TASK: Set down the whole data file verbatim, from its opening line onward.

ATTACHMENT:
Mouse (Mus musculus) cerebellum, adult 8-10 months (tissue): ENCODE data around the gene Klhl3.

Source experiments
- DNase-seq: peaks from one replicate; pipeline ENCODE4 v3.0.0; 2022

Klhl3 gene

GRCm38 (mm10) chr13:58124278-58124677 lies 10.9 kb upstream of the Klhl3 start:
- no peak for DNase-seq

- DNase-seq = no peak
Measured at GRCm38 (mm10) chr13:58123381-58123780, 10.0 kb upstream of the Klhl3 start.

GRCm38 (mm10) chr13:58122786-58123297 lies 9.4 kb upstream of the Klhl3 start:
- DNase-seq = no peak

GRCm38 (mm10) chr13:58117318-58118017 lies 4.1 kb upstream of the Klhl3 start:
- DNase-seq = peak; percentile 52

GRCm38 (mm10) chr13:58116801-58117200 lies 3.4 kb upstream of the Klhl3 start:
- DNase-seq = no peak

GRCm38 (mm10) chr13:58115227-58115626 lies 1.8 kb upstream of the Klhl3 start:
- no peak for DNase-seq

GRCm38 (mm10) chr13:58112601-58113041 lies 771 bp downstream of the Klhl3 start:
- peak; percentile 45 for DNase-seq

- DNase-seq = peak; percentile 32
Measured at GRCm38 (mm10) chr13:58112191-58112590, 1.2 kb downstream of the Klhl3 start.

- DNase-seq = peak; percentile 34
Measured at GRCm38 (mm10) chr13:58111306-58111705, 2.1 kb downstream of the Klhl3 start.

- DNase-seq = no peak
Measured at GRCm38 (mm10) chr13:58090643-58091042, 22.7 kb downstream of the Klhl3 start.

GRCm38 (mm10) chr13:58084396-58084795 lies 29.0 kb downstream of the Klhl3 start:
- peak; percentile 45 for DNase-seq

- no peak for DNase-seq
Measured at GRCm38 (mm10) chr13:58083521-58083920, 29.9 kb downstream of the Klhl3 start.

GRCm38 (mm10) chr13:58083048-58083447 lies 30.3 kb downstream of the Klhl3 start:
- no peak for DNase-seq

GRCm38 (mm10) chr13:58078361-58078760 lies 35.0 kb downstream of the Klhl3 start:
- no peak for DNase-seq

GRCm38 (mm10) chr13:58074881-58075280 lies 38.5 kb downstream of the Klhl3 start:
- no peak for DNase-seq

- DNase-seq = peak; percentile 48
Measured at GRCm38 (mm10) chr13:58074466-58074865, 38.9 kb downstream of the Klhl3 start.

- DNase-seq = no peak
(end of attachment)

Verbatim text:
Mouse (Mus musculus) cerebellum, adult 8-10 months (tissue): ENCODE data around the gene Klhl3.

Source experiments
- DNase-seq: peaks from one replicate; pipeline ENCODE4 v3.0.0; 2022

Klhl3 gene

GRCm38 (mm10) chr13:58124278-58124677 lies 10.9 kb upstream of the Klhl3 start:
- no peak for DNase-seq

- DNase-seq = no peak
Measured at GRCm38 (mm10) chr13:58123381-58123780, 10.0 kb upstream of the Klhl3 start.

GRCm38 (mm10) chr13:58122786-58123297 lies 9.4 kb upstream of the Klhl3 start:
- DNase-seq = no peak

GRCm38 (mm10) chr13:58117318-58118017 lies 4.1 kb upstream of the Klhl3 start:
- DNase-seq = peak; percentile 52

GRCm38 (mm10) chr13:58116801-58117200 lies 3.4 kb upstream of the Klhl3 start:
- DNase-seq = no peak

GRCm38 (mm10) chr13:58115227-58115626 lies 1.8 kb upstream of the Klhl3 start:
- no peak for DNase-seq

GRCm38 (mm10) chr13:58112601-58113041 lies 771 bp downstream of the Klhl3 start:
- peak; percentile 45 for DNase-seq

- DNase-seq = peak; percentile 32
Measured at GRCm38 (mm10) chr13:58112191-58112590, 1.2 kb downstream of the Klhl3 start.

- DNase-seq = peak; percentile 34
Measured at GRCm38 (mm10) chr13:58111306-58111705, 2.1 kb downstream of the Klhl3 start.

- DNase-seq = no peak
Measured at GRCm38 (mm10) chr13:58090643-58091042, 22.7 kb downstream of the Klhl3 start.

GRCm38 (mm10) chr13:58084396-58084795 lies 29.0 kb downstream of the Klhl3 start:
- peak; percentile 45 for DNase-seq

- no peak for DNase-seq
Measured at GRCm38 (mm10) chr13:58083521-58083920, 29.9 kb downstream of the Klhl3 start.

GRCm38 (mm10) chr13:58083048-58083447 lies 30.3 kb downstream of the Klhl3 start:
- no peak for DNase-seq

GRCm38 (mm10) chr13:58078361-58078760 lies 35.0 kb downstream of the Klhl3 start:
- no peak for DNase-seq

GRCm38 (mm10) chr13:58074881-58075280 lies 38.5 kb downstream of the Klhl3 start:
- no peak for DNase-seq

- DNase-seq = peak; percentile 48
Measured at GRCm38 (mm10) chr13:58074466-58074865, 38.9 kb downstream of the Klhl3 start.

- DNase-seq = no peak